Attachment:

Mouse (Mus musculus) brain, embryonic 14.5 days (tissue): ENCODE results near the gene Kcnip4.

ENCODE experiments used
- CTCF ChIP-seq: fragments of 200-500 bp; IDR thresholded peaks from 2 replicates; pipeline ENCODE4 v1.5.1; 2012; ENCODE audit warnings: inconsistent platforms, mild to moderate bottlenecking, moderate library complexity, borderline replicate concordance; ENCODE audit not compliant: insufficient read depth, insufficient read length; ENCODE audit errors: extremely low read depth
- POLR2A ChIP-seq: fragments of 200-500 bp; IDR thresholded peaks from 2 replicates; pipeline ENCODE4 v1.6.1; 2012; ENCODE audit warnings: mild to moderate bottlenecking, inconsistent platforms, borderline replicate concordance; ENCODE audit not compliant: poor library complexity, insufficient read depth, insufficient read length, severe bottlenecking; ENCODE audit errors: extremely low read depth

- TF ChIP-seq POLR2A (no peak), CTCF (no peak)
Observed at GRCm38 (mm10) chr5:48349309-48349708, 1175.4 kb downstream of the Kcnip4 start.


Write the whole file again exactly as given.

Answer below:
Mouse (Mus musculus) brain, embryonic 14.5 days (tissue): ENCODE results near the gene Kcnip4.

ENCODE experiments used
- CTCF ChIP-seq: fragments of 200-500 bp; IDR thresholded peaks from 2 replicates; pipeline ENCODE4 v1.5.1; 2012; ENCODE audit warnings: inconsistent platforms, mild to moderate bottlenecking, moderate library complexity, borderline replicate concordance; ENCODE audit not compliant: insufficient read depth, insufficient read length; ENCODE audit errors: extremely low read depth
- POLR2A ChIP-seq: fragments of 200-500 bp; IDR thresholded peaks from 2 replicates; pipeline ENCODE4 v1.6.1; 2012; ENCODE audit warnings: mild to moderate bottlenecking, inconsistent platforms, borderline replicate concordance; ENCODE audit not compliant: poor library complexity, insufficient read depth, insufficient read length, severe bottlenecking; ENCODE audit errors: extremely low read depth

- TF ChIP-seq POLR2A (no peak), CTCF (no peak)
Observed at GRCm38 (mm10) chr5:48349309-48349708, 1175.4 kb downstream of the Kcnip4 start.